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Five Astros questions to answer in spring

February 23, 2019

WEST PALM BEACH, Fla. -- Game 1 of 33 in the Grapefruit League season is officially in the books, and what have we learned? Silly question. It's Feb. 23. There are 32 games to go. There have been exactly nine innings played.

WEST PALM BEACH, Fla. -- Game 1 of 33 in the Grapefruit League season is officially in the books, and what have we learned?

Silly question. It's Feb. 23. There are 32 games to go. There have been exactly nine innings played.

What have we learned after the Astros' 7-6 loss to the Nationals? Absolutely nothing -- and that's perfectly OK.

There's plenty of time to figure out how this will all look in a month, and no matter how good a team is expected to be, there are always questions to be answered and interesting storylines to pay attention to.

The Astros have several. Among them:

1) Who separates himself as the deserving fifth starter? (Pro tip: Don't sleep on Brad Peacock)

When a pitcher throws 100 mph, which Josh James does regularly, he's going to attract attention. And James had a terrific debut season in '18, making him a prime candidate to rejoin the rotation this year.

But he has some competition -- left-hander Framber Valdez, and righty Peacock, the understated, jack-of-all-trades who has a much longer track record. And that may be the difference-maker.

Peacock has transitioned seamlessly from the rotation to the bullpen and back to the rotation, proving invaluable in each role. In '18, he was among the better relievers in the American League, posting a 13.36 strikeouts-per-nine-innings ratio. And he's only two years removed from providing key starting and relieving throughout the Astros' championship run.

Openings exist in the rotation this year, and that might spell a return for the quiet righty.

2) Aledmys Díaz -- how "super" is the utility?

The comparisons to Marwin Gonzalez have already begun, and Diaz can probably count on this continuing all season. The question now is whether Diaz can effectively play as many positions as Gonzalez, including some he's never before played at the big league level.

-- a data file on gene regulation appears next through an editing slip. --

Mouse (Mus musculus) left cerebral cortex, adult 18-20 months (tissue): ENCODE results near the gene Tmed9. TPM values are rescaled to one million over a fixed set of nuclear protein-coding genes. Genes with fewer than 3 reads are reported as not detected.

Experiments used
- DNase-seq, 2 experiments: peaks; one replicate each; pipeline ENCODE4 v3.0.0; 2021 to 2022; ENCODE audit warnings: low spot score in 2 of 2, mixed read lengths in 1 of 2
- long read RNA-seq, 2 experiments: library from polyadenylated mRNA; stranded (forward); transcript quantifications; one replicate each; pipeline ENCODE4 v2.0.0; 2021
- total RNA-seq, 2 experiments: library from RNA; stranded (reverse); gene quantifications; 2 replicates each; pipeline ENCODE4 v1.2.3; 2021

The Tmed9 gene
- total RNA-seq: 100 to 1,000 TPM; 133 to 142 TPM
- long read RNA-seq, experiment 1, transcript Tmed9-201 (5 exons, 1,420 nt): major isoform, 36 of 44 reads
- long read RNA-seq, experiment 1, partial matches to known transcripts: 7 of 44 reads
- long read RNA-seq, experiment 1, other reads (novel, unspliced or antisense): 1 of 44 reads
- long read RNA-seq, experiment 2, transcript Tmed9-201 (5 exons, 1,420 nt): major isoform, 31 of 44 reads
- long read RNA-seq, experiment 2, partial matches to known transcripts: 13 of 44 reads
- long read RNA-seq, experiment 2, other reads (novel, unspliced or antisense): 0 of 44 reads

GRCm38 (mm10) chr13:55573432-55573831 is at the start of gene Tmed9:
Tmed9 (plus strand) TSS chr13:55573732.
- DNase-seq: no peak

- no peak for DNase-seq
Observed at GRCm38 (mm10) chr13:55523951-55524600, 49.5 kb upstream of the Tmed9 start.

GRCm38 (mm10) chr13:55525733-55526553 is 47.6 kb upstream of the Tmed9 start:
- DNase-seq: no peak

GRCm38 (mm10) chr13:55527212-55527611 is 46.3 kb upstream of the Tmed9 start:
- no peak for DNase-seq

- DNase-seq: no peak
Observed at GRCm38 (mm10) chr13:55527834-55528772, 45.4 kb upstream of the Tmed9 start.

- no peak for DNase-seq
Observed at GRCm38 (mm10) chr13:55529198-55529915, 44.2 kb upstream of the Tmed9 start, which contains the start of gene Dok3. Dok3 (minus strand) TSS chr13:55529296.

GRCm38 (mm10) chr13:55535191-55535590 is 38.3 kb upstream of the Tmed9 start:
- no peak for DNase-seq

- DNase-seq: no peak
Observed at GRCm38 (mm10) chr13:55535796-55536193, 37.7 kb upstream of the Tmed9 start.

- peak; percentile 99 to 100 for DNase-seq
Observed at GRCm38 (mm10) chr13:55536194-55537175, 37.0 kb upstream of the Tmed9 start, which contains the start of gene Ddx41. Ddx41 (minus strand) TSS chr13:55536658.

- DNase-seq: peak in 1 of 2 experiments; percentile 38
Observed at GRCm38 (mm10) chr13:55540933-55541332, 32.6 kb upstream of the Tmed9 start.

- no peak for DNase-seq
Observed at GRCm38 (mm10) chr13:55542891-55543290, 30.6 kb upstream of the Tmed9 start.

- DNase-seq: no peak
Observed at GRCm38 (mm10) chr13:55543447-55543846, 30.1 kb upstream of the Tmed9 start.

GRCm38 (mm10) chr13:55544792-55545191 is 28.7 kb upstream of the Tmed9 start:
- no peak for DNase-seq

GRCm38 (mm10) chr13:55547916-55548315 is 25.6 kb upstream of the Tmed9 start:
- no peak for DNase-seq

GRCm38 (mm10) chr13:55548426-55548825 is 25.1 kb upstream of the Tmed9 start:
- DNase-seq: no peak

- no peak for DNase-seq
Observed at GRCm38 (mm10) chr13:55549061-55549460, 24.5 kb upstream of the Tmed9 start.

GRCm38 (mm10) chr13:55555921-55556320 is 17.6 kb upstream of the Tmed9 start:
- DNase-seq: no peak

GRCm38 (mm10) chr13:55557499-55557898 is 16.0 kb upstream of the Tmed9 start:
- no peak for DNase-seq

Diaz has played all over the diamond in his three years in the Majors, but he's lacking significant experience at a few of them. He's made only two appearances at second base, three in left field and none at first base. He's been mostly a shortstop, having played 269 games there. He also has 42 games of experience at third base.

How manager AJ Hinch uses Diaz is something to keep an eye on.

3) How does the bench shake out?

Jake Marisnick, Tony Kemp and Tyler White could all make the team, depending on how many pitchers the club decides to carry.

As things stand today, the Astros would go with 13 position players and 12 pitchers, and in that scenario, there's room for all three. Last year, White, the leading candidate to DH this season, posted an .822 OPS on two-strike counts, the best single-season mark in the Majors behind American League MVP Mookie Betts (.925).

And where would the Astros be without Marisnick's defense?

4) How's Carlos Correa's health?

On the one hand, Correa is 24, and presumably, players that age recover quickly.

On the other hand, Correa is 24, and that's a little on the young side to be dealing with back problems.

This will be a telling season for the shortstop, who missed around six weeks last year with lower back soreness (better known in Astros circles as "discomfort," wink wink). How he recovers from a mostly lost 2018 could have a direct impact on what looks to be another powerful lineup this season. So far, he looks and feels good.

5) How good are the "kids"?

Every spring, teams have a few prospects who have little to no shot to crack the Opening Day roster, but are almost guaranteed to get to the big leagues eventually.

The Astros, with one of the deepest farm systems in baseball, have an army of these types.

So keep an eye on right-handers Forrest Whitley, J.B. Bukauskas and Corbin Martin, outfielder Ronnie Dawson, first baseman Yordan Alvarez and outfielder Kyle Tucker, among others. Hinch said he is looking to see how the young pitchers respond to "uncomfortable" situations this spring -- coming in earlier in games and facing proven Major Leaguers for the first time, rather than simply finishing games and facing a lot of the Minor League talent they're accustomed to.

Alyson Footer is a national correspondent for Follow her on Twitter @alysonfooter.